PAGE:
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As Arnold explains in the video, the design of the Santa Cruz started with a simple premise: "this is not a typical truck". Based on how Arnold describes the capabilities of the truck, that sounds true. It is meant to "thrive in dense urban environments and the open outdoors". One could argue that no full-size truck on the market today does that. Neither do most of the midsize models, though their sizing is better for that landscape.

Arnold says that the Santa Cruz is "small in size", a call that serves to remind viewers that the Santa Cruz isn't a big truck. It's more similar in size to the forthcoming Ford Maverick, a small truck that slots below the Ranger in Ford's lineup.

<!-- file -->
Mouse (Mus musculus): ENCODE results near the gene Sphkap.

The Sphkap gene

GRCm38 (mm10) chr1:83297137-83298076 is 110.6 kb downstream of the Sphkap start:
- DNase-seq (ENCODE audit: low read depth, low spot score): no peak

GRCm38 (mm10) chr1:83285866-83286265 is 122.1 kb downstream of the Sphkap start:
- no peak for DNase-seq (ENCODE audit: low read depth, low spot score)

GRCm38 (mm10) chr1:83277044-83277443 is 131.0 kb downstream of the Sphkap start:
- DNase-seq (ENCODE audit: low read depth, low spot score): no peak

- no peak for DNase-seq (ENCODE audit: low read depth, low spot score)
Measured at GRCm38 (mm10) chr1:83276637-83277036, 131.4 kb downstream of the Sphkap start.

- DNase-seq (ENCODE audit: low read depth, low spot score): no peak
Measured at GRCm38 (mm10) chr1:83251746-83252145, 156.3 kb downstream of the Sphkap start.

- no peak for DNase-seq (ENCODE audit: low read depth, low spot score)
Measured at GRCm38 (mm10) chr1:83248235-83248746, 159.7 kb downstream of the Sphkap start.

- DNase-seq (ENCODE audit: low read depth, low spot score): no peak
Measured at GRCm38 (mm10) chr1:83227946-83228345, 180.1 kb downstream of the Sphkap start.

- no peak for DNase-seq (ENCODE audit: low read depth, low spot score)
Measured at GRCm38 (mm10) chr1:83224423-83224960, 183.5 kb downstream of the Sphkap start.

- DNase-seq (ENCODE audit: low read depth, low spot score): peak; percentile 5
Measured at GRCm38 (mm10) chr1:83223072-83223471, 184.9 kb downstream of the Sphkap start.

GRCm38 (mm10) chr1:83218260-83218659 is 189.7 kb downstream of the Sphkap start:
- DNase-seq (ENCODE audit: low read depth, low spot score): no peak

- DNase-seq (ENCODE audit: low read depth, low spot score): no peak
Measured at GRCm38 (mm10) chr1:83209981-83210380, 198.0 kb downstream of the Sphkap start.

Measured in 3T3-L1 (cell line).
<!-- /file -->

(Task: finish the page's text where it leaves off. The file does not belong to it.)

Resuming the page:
However, the company isn't even calling it a truck. The new model is being referred to as the Santa Cruz Sport Adventure Vehicle. This sounds a lot like how Kia is referring to the new generation of its Carnival minivan as a multi-purpose vehicle (MPV).

Arnold says that the design is meant to make the Santa Cruz not look like a truck. Rather, it's supposed to look "like a Santa Cruz". Part of that includes the front end, which looks like a carryover from the fascia of the 2022 Hyundai Tucson.

Among the other secrets Hyundai is giving away ahead of the product's reveal is that there will be more than one "efficient" powertrain, a flexible bed, "cutting-edge" connectivity, and all-wheel drive.

Watch the video for yourself below.

Design Inspiration | 2022 Santa Cruz | Hyundai www.youtube.com